In 1988, Robin Ann McDaniel, an insured of plaintiff Southern General Insurance Company, was involved in a motor vehicle collision with a tractor-trailer operated by an employee of Gemini Transportation Services, Inc. and insured by defendant National Union Fire Insurance Company of Pittsburgh. Plaintiff paid McDaniel $5,000 in no-fault benefits and notified defendant of its subrogation rights. McDaniel sued defendant and its insureds and obtained a jury verdict in the amount of $15,000 upon which a judgment was entered. Plaintiff then brought this subrogation action against defendant. This appeal is taken from the grant of defendant's motion for summary judgment and from the denial of plaintiff's motion for summary judgment. Held:
Although the no-fault insurance laws were repealed in Ga. L. 1991, p. 1608, effective October 1, 1991, this action is governed by those now repealed statutes since the subrogation rights at issue became fixed at the time of the collision and were unaffected by the repeal. Fire &c. Ins. Co. of Connecticut v. Govt. Employees Ins. Co., 213 Ga. App. 532
, 533 (445 SE2d 338
). Under the former OCGA 33-34-3
(d) (1), insurers providing benefits without regard to fault were generally not subrogated to the rights of the person for whom benefits were provided; an exception provided under former OCGA 33-34-3
(d) (1) (A) is applicable to this case since one of the vehicles in the collision underlying this case weighed more than 6,500 pounds unloaded.
Former OCGA 33-34-3
(d) (1) (B) provided that the right of recovery and amount of recovery shall be determined on the basis of tort law between the insurers or self-insurers involved. The lack of specificity concerning the manner in which this right was to be enforced has resulted in this and previous litigation.
Defendant argues that plaintiff's subrogation rights were waived when it failed to intervene in its insured's tort action. This position is predicated in large part on two cases. First, in U. S. Fidelity &c. Co. v. Carl Subler Trucking, 800 F2d 1540 (11th Cir. 1986), the question addressed was "whether an insurer, entitled by way of subrogation to a claim for personal injury benefits paid its insured, may bring a separate suit against the defendant tortfeasor, previously sued for personal injury damages by the insured in an action where the insurer had the right to intervene but did not." Id. at 1541. In holding that such a claim could not prevail, the federal court relied on three points taken from Georgia law: that in asserting a subrogation right an insurer stands in the shoes of its insured; that Georgia personal injury law prohibits an injured party splitting its cause of action so as to bring a second action; and that an insurance company has an absolute right to intervene in the insured's action against the tortfeasor in order to protect its rights against the tortfeasor.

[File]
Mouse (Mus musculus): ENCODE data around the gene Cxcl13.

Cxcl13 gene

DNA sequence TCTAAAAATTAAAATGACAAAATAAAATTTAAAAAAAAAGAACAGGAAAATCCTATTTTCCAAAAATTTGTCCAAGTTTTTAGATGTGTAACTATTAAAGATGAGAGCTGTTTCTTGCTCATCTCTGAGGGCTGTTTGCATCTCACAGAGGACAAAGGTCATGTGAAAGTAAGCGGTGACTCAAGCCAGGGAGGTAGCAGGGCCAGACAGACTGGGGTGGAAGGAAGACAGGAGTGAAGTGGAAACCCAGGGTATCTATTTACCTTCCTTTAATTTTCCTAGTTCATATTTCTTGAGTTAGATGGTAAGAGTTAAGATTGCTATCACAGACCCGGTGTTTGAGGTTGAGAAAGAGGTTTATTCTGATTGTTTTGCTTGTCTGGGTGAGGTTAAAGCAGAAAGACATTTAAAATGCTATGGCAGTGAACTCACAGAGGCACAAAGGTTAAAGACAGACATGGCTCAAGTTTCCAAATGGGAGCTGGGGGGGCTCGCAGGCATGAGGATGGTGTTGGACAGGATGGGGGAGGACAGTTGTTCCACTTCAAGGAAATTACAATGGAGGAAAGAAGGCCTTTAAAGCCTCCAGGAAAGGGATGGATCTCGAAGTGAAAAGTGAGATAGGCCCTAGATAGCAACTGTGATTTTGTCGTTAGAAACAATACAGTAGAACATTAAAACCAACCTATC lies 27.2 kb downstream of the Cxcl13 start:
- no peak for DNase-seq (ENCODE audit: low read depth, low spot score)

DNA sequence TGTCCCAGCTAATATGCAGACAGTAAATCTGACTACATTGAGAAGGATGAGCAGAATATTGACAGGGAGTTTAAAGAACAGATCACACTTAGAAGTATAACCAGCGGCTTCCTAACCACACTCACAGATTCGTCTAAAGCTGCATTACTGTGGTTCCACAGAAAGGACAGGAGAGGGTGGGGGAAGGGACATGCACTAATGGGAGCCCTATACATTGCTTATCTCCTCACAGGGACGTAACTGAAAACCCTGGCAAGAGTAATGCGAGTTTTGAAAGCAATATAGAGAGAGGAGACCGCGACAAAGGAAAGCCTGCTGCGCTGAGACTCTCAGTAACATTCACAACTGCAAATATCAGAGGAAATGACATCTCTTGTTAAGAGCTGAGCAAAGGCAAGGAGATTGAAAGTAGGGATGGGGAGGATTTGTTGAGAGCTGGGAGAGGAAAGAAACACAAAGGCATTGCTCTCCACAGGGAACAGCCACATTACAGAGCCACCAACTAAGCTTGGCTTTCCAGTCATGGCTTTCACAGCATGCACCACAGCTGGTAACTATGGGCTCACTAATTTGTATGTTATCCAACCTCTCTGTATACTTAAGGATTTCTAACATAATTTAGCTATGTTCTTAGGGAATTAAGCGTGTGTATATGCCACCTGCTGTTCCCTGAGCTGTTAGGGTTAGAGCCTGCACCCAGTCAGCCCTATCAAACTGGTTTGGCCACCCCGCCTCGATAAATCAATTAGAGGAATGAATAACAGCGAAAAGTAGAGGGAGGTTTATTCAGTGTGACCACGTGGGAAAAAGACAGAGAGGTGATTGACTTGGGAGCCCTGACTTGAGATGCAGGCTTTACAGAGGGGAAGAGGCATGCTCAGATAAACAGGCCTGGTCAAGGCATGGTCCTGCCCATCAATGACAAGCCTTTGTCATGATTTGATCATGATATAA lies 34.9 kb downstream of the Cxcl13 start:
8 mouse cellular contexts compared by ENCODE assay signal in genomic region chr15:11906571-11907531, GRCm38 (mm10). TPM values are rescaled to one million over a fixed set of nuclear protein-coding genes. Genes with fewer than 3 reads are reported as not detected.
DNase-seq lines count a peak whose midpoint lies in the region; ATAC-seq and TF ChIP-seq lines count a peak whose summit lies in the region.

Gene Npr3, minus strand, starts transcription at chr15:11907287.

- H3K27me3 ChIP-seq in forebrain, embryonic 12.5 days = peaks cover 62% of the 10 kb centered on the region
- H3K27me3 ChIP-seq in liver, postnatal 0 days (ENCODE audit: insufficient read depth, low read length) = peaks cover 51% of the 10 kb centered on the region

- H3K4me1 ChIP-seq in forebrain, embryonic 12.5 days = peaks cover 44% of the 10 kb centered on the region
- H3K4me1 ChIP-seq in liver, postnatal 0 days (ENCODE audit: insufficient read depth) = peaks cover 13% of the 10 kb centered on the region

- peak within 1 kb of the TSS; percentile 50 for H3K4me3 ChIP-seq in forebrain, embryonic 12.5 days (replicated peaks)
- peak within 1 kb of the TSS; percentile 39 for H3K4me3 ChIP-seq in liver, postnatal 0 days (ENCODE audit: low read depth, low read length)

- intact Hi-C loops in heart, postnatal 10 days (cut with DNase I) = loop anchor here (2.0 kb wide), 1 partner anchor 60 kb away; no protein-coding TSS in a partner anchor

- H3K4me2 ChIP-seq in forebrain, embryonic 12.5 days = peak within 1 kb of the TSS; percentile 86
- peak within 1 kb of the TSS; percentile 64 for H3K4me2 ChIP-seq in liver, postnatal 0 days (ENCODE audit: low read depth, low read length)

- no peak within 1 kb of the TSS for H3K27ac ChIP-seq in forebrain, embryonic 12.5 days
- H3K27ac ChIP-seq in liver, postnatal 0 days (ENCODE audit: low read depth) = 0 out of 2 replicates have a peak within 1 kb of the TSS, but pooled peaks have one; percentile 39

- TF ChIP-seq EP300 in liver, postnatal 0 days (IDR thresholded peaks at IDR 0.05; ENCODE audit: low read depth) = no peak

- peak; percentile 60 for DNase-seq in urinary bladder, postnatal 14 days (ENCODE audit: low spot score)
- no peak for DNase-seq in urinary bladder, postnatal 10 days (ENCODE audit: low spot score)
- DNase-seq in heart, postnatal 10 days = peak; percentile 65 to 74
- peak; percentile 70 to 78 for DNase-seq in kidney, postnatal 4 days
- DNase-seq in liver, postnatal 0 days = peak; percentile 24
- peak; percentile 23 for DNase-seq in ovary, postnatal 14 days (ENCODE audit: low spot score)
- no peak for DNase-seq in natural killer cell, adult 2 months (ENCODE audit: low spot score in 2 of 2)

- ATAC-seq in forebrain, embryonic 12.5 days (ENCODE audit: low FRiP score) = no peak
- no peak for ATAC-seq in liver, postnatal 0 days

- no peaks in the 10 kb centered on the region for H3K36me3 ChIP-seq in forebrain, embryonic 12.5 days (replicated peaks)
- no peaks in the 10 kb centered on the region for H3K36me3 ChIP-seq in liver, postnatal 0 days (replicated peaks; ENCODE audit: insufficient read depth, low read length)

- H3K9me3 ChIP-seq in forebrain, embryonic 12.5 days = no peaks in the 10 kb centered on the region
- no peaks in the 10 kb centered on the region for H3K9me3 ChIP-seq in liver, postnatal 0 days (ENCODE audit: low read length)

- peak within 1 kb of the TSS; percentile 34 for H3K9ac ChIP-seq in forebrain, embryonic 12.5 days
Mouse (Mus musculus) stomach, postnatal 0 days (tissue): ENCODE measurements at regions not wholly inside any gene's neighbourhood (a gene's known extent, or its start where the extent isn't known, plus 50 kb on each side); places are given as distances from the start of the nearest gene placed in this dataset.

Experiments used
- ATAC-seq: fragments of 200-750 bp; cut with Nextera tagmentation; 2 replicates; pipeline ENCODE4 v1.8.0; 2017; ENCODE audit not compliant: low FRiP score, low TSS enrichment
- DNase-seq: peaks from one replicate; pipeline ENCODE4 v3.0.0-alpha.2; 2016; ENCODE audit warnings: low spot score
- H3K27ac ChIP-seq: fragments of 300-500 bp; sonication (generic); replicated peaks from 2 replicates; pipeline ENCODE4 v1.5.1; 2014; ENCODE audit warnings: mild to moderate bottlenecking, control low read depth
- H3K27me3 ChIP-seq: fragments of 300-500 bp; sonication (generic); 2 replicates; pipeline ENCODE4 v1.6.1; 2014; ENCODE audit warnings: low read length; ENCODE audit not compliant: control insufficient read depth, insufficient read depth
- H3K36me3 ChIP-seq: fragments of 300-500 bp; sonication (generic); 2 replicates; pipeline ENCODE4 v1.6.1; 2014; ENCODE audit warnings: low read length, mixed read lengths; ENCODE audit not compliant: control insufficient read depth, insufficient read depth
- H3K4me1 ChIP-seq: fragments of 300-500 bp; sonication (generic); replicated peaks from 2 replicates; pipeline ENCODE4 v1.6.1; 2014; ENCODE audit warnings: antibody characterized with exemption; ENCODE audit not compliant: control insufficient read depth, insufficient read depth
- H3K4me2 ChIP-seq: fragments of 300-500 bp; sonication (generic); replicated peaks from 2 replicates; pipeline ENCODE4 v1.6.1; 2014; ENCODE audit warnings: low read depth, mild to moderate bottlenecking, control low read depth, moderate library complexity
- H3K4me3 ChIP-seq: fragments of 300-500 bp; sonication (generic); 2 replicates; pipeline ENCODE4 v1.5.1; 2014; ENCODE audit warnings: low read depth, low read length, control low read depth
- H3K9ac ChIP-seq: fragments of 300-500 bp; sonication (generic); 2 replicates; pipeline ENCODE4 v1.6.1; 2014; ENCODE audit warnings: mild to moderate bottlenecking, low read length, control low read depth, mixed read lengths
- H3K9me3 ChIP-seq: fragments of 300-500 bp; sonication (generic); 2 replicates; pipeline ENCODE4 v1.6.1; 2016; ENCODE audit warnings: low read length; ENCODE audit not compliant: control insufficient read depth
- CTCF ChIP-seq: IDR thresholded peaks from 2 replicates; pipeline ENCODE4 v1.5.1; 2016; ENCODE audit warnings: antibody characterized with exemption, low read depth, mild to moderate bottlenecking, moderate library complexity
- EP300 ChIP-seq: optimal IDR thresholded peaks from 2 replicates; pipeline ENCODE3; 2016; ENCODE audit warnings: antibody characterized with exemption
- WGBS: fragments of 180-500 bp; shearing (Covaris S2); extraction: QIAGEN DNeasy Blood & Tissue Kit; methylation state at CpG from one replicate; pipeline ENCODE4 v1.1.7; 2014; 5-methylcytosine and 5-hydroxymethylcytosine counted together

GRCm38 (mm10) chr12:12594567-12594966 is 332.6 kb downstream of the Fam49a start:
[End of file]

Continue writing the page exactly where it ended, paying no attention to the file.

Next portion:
The final point underlying the federal decision is predicated on the second of the cases primarily relied upon by defendant. That case, State Farm Mut. &c. Ins. Co. v. Five Transp. Co., 246 Ga. 447 (271 SE2d 844)
, upholds the right of an insurer to intervene in the insured's action against the tortfeasor and also contains the statement that where an insurer "allowed this case to proceed to a judgment without asserting its right of subrogation by intervening as a party plaintiff, it could be argued that it waived its right of subrogation. [Cits.]" Id. at 454. This statement has been argued to represent authority supporting the waiver theory advocated here by defendant, and it is only relatively recent that the Supreme Court of Georgia has definitively rejected that hypothesis by noting that this statement was dictum. See Prudential Commercial Ins. Co. v. Michigan Mut. Ins. Co., 261 Ga. 637
, 639 (1) (410 SE2d 30
Plaintiff maintains that Prudential is controlling in the case sub judice. In Prudential, the insurer did not intervene in its insured's action against the tortfeasor prior to the settlement of that case. Yet, no waiver was found to result from that choice by the insurer, and in so holding, the Supreme Court of Georgia strongly rejected the previously noted dictum in State Farm.
This brings us to the question of whether the difference in the facts between the case sub judice and Prudential is of any legal significance. That is, does the fact that in the present case the insured's action against the tortfeasor was resolved by verdict and judgment rather than settlement, as in Prudential, require a finding that the insurer's choice not to intervene has resulted in a waiver of subrogation rights here while not in Prudential. As we find no reasonable basis for such a distinction, we conclude that the present action is controlled by the decision in Prudential.
Being bound by the decisions of the Supreme Court of Georgia but not by those of a federal circuit court construing Georgia law, no further explanation of our rejection of the rationale in U. S. Fidelity &c. Co. is technically required. Yet, we note that we do not lightly disregard the analysis provided by a source we usually find to be highly persuasive. In this instance, however, we perceive a misunderstanding as to Georgia's statutory scheme of subrogation which functions between insurers so that the points of Georgia law stated in this federal decision, concerning a second action against a tortfeasor, are inapplicable to the case sub judice. In any event, the federal court subsequently turned to the Supreme Court of Georgia for guidance, submitting the certified question which precipitated the Prudential decision.
The superior court erred in granting defendant's motion for summary judgment. The denial of plaintiff's motion for summary judgment was also error.
Dennis, Corry, Porter & Gray, William E. Gray II, Stephanie F. Golf, for appellee.